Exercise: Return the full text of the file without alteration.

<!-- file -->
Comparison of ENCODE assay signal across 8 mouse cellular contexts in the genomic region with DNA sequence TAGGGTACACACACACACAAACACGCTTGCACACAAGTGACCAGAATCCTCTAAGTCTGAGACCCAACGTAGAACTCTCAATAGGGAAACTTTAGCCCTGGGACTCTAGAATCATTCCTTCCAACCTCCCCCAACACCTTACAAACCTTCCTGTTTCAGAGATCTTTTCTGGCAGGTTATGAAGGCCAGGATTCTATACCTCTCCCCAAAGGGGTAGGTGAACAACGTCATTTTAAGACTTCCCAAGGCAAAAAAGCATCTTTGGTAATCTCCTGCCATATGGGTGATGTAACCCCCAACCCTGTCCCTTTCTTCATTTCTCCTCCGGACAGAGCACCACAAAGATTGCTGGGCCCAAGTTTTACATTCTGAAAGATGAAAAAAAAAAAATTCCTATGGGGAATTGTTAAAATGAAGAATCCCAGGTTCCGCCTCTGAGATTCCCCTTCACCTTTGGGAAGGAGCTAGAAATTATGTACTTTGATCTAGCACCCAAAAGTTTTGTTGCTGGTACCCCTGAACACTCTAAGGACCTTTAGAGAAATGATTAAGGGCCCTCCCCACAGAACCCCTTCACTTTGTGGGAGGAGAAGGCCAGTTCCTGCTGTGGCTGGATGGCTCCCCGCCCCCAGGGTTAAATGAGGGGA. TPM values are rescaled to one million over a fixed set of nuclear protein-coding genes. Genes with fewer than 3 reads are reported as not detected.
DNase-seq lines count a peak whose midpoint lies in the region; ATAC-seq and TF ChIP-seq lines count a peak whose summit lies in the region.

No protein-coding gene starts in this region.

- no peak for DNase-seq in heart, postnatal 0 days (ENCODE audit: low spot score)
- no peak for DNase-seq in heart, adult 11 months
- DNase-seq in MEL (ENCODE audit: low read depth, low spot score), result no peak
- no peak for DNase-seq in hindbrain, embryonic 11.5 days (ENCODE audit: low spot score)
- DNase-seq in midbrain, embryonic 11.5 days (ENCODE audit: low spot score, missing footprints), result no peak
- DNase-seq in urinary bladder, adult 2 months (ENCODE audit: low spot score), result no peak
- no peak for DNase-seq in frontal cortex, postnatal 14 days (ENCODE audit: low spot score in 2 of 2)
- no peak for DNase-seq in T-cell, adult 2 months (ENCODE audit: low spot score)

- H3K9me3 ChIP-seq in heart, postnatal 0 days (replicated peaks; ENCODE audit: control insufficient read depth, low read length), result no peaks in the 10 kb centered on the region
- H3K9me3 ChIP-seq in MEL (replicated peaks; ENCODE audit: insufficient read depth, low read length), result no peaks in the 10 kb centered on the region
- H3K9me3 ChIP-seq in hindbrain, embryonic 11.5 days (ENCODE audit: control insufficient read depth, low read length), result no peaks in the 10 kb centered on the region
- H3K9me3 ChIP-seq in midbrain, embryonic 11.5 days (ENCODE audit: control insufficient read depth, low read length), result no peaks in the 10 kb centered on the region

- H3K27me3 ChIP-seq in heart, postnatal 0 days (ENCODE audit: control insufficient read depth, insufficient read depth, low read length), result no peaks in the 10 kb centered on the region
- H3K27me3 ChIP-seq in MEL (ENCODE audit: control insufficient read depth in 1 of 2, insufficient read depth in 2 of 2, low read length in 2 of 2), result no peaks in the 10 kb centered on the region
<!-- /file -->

Comparison of ENCODE assay signal across 8 mouse cellular contexts in the genomic region with DNA sequence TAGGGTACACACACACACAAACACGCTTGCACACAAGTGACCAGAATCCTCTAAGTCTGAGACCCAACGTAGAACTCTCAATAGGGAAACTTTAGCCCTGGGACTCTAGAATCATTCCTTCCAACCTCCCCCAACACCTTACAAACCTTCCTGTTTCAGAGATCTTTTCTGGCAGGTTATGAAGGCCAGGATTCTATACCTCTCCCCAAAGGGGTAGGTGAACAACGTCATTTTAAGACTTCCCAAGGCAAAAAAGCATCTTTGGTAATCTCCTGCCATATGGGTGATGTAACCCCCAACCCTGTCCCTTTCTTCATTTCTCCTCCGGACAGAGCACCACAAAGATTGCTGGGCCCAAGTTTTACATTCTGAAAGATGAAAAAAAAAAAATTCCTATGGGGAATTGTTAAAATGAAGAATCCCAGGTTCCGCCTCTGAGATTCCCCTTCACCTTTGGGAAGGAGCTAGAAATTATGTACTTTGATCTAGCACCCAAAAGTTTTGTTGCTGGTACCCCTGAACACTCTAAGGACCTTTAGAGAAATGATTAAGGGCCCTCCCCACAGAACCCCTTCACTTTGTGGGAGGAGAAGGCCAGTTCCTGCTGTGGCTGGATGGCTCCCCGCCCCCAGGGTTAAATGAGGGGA. TPM values are rescaled to one million over a fixed set of nuclear protein-coding genes. Genes with fewer than 3 reads are reported as not detected.
DNase-seq lines count a peak whose midpoint lies in the region; ATAC-seq and TF ChIP-seq lines count a peak whose summit lies in the region.

No protein-coding gene starts in this region.

- no peak for DNase-seq in heart, postnatal 0 days (ENCODE audit: low spot score)
- no peak for DNase-seq in heart, adult 11 months
- DNase-seq in MEL (ENCODE audit: low read depth, low spot score), result no peak
- no peak for DNase-seq in hindbrain, embryonic 11.5 days (ENCODE audit: low spot score)
- DNase-seq in midbrain, embryonic 11.5 days (ENCODE audit: low spot score, missing footprints), result no peak
- DNase-seq in urinary bladder, adult 2 months (ENCODE audit: low spot score), result no peak
- no peak for DNase-seq in frontal cortex, postnatal 14 days (ENCODE audit: low spot score in 2 of 2)
- no peak for DNase-seq in T-cell, adult 2 months (ENCODE audit: low spot score)

- H3K9me3 ChIP-seq in heart, postnatal 0 days (replicated peaks; ENCODE audit: control insufficient read depth, low read length), result no peaks in the 10 kb centered on the region
- H3K9me3 ChIP-seq in MEL (replicated peaks; ENCODE audit: insufficient read depth, low read length), result no peaks in the 10 kb centered on the region
- H3K9me3 ChIP-seq in hindbrain, embryonic 11.5 days (ENCODE audit: control insufficient read depth, low read length), result no peaks in the 10 kb centered on the region
- H3K9me3 ChIP-seq in midbrain, embryonic 11.5 days (ENCODE audit: control insufficient read depth, low read length), result no peaks in the 10 kb centered on the region

- H3K27me3 ChIP-seq in heart, postnatal 0 days (ENCODE audit: control insufficient read depth, insufficient read depth, low read length), result no peaks in the 10 kb centered on the region
- H3K27me3 ChIP-seq in MEL (ENCODE audit: control insufficient read depth in 1 of 2, insufficient read depth in 2 of 2, low read length in 2 of 2), result no peaks in the 10 kb centered on the region